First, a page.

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Electronics Production | May 03, 2010

Supply bottlenecks threaten economic recovery

Supply bottlenecks within the German industry threaten the economic recovery. However, the volcanic eruption plays only a minor role, states market researcher Roland Berger Consultants.
Supply squeezes in the manufacturing sector are posing an increasing threat to German economic recovery. In recent weeks the delivery situation in many companies has worsened drastically, with the result that normal production processes are becoming increasingly jeopardized.

The reasons for this lie both in the relationship between supply and demand and in the delayed interaction between the value chains. At the same time, most companies do not consider the volcanic eruption in Iceland and the disruptions to air traffic caused by this to be an aggravating factor. This is the finding of a quick survey that Roland Berger Strategy Consultants has conducted with procurement managers in the manufacturing industry.

"Our survey shows that delivery shortfalls are increasingly becoming a threat to the budding economic recovery in Germany," says Thomas Rinn, Partner in the Operations Strategy Competence Center at Roland Berger Strategy Consultants.

"Although our survey is only a snapshot of the status quo and cannot be carried over entirely to the economy as a whole, it does show that while many companies are experiencing a clear increase in demand, the lack of supply of the products they require has worsened dramatically in recent weeks."

About two thirds (74%) of the companies already call the situation critical, and on top of this comes the fact that the problem is likely to get worse due to delayed effects in the value chain. "This makes production constraints more and more probable, which in turn will most likely slow the recovery," says Mr Rinn.

Reasons for supply bottlenecks
Supply problems are particularly common with electronic components, cast and forged parts and with certain primary products, with most of the companies surveyed feeling the effects in several product groups. The experts at Roland Berger have found a number of reasons for the current accumulation of supply bottlenecks: On the supply side of the equation, capacities were cut back during the crisis by shortening working hours, reducing staff numbers or closing factories.

"Now, the companies need some time to reactivate these mothballed capacities," says Roland Berger Project Manager Sebastian Durst. "That takes time, especially as many companies are still cautious because they harbor doubts about just how long the recovery will last." On top of that the suppliers are also deliberately curbing supply to raise or at least stabilize their prices.

On the other side, demand is increasing strongly: 95% of the companies surveyed are experiencing an upturn in their business and need more raw materials and parts to cater for it. "The fact that many companies didn't expect such a noticeable recovery is making things even more problematic," says Mr Durst. On top of this there is also an issue in that demand varies between products, often considerably. "The reasons for supply bottlenecks differ greatly from product group to product group," says Mr Durst.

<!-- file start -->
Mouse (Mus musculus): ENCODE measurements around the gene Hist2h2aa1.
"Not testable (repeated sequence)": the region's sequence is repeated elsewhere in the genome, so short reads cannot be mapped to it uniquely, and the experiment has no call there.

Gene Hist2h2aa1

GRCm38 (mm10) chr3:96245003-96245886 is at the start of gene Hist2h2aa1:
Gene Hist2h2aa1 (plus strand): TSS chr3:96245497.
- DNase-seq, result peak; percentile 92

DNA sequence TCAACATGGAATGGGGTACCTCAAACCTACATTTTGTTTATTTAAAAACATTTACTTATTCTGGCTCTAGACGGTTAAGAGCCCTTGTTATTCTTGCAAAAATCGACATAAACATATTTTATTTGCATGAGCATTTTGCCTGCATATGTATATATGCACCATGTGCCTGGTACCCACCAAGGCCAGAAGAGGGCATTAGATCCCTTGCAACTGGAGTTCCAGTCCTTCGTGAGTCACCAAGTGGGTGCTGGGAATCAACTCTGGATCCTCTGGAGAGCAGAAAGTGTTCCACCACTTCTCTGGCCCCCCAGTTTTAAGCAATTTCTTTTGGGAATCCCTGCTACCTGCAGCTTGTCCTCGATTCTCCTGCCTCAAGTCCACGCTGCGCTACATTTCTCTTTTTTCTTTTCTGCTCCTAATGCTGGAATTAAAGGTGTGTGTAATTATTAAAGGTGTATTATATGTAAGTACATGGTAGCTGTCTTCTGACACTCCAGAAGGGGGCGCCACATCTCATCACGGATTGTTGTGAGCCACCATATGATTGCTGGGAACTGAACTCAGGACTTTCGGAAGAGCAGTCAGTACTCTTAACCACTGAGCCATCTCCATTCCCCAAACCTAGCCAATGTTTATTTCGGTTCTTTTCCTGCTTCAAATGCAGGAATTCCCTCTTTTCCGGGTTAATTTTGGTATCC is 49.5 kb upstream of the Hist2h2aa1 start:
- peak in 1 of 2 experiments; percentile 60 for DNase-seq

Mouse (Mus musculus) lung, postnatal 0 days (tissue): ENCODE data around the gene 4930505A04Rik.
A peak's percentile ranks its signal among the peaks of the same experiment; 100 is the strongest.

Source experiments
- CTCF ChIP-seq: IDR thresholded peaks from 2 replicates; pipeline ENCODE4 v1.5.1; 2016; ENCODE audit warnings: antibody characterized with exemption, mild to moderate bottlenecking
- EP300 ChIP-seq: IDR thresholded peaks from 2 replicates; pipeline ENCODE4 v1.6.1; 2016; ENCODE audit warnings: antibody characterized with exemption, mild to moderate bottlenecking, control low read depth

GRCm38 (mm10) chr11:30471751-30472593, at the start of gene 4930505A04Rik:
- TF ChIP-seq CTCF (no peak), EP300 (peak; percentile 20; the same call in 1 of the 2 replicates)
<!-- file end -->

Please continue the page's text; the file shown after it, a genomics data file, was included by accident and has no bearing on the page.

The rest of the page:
Volcanic eruption only a minor factor
Two further reasons for the shortfall in supply come from the value chain as a whole: All participants reduced their minimum inventory levels and buffer stock during the crisis – some of them too much. And now there is a knee-jerk effect taking place: "Afraid of supply bottlenecks, companies are now ordering or reserving way too much in an attempt to ensure they have adequate supply." That is causing additional scarcity.

On the other hand, the eruption of the volcano in Iceland and the chaos in the air freight industry it caused is only having a peripheral influence on the supply chains. Most affected by this are companies in the automotive industry. In contrast, around 70% of the companies don't expect additional lasting adverse effects from the supply problems caused by the volcano.

"The volcano erupting in Iceland did bring a problem that had already been there to a peak, and it drew to it the attention of the general public. But the supply chain issues had already existed prior to the ash cloud – and they will continue on in the months to come, well after the cloud has dispersed and nobody is talking about the volcano anymore," says Mr Rinn.

Ways to overcome supply bottlenecks, include the building up of capacities in line with demand, realistic ordering behavior and foregoing "artificial" shortages.

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